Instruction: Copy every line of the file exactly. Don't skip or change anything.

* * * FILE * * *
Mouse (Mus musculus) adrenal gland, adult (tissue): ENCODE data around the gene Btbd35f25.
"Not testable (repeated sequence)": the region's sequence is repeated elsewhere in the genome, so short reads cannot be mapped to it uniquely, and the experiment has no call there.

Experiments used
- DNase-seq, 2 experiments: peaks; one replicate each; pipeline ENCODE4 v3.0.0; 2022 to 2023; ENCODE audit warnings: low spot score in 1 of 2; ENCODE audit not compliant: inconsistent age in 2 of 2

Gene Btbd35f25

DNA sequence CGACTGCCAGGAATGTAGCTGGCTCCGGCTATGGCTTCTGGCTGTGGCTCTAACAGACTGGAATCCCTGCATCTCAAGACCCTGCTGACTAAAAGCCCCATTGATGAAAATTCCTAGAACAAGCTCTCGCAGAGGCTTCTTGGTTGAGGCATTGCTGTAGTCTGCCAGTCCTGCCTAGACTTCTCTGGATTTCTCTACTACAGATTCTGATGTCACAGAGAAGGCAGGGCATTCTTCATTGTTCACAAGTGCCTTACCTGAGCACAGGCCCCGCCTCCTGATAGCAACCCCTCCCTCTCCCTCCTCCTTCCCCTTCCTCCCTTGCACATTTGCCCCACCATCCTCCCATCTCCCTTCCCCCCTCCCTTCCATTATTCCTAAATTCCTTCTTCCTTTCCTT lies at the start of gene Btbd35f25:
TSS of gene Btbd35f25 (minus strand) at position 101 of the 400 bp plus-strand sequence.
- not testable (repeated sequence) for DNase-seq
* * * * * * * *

Mouse (Mus musculus) adrenal gland, adult (tissue): ENCODE data around the gene Btbd35f25.
"Not testable (repeated sequence)": the region's sequence is repeated elsewhere in the genome, so short reads cannot be mapped to it uniquely, and the experiment has no call there.

Experiments used
- DNase-seq, 2 experiments: peaks; one replicate each; pipeline ENCODE4 v3.0.0; 2022 to 2023; ENCODE audit warnings: low spot score in 1 of 2; ENCODE audit not compliant: inconsistent age in 2 of 2

Gene Btbd35f25

DNA sequence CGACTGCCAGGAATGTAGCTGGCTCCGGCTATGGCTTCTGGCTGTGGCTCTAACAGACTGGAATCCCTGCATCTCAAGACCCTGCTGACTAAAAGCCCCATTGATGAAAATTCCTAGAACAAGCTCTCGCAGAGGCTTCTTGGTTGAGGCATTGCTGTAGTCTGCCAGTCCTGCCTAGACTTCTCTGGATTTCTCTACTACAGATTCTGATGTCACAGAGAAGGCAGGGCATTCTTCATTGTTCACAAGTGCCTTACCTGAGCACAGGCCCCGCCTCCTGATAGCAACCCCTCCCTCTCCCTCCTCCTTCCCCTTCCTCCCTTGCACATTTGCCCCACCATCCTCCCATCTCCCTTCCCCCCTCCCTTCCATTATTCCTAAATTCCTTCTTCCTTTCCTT lies at the start of gene Btbd35f25:
TSS of gene Btbd35f25 (minus strand) at position 101 of the 400 bp plus-strand sequence.
- not testable (repeated sequence) for DNase-seq